Live a life you enjoy while planning for your next life. This is a big one. I’ve long written about the importance of planning not just for later, but for now as well, and if you’re in the slog stage, this is especially important for you. What hobbies are you spending time on? What interests are you feeding? What friends and family are you making time for? If you dislike your life right now, it’s only going to magnify the impatience. But if you’re enjoying yourself, it’s a lot easier to keep going. Don’t put off everything you enjoy for later, or “later” will only feel that much farther away.
Plan periodic events you look forward to. Similarly, give yourself things to look forward to. I always loved knowing that we had Coachella to look forward to every April, and the start of ski season every October or November. That put my future focus in the near term instead of years ahead, and anything you can do to avoid focusing waaaaay down the road is good. Plan trips that you’re excited to take, schedule yourself to go to meetups (maybe getting ahead of the “find new friends” mission in early retirement) and put things you’ve most fired up about on the calendar.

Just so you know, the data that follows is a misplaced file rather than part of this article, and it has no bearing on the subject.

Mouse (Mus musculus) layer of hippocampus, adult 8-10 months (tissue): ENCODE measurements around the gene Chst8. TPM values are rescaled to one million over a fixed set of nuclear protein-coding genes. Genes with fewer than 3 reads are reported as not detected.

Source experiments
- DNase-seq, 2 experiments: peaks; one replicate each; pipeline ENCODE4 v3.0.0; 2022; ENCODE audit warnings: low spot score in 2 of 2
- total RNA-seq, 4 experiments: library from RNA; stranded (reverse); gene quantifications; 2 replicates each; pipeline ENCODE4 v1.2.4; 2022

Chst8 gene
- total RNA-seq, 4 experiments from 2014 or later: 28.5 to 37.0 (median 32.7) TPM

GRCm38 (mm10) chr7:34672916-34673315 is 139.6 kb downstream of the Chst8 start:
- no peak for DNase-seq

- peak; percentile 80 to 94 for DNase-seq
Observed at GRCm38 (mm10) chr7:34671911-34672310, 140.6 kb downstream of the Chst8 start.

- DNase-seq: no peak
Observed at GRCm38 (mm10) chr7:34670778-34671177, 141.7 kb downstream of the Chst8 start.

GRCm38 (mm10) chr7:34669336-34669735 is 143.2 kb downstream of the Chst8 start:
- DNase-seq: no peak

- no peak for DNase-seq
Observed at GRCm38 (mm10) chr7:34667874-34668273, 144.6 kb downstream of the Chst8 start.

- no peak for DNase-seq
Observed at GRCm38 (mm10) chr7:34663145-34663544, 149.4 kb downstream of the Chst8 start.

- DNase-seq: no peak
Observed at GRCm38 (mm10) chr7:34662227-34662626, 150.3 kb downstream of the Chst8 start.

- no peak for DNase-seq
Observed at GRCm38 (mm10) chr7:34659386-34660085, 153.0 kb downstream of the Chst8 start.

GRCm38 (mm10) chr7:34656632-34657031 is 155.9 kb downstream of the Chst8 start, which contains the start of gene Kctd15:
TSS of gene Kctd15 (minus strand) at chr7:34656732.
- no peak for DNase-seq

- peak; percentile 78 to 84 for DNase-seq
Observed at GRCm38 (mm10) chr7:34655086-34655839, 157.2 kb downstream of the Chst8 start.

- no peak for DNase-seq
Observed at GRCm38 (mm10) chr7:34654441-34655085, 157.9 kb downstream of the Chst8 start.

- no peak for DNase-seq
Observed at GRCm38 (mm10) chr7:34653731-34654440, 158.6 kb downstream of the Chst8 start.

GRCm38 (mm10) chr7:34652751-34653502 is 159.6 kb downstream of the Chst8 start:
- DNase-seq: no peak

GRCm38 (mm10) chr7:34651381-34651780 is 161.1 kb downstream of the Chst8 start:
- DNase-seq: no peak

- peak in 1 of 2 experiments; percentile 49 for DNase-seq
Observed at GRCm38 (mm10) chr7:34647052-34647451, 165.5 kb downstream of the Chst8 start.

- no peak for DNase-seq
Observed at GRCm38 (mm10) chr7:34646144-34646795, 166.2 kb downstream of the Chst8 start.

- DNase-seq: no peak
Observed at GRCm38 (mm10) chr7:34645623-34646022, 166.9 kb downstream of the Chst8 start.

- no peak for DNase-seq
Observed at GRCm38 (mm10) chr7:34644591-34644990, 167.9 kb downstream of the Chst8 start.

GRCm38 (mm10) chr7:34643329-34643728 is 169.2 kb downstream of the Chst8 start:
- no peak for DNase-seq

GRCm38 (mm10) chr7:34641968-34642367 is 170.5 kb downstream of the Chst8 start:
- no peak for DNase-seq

Stay engaged at work. I know not everyone will like this suggestion, but I can’t recommend this enough as a way both to walk away from work when it’s time feeling good about what you contributed there (far better than feeling icky if you know you phoned it in for months or years before peacing out) and as a way to head off impatience. If you mentally check out at work, each day will only feel longer and more boring, and that’s a surefire way to bring on the slog feeling. If, however, you stay engaged and committed at work, the time feels like it’s passing faster. I swear it, you guys. This works.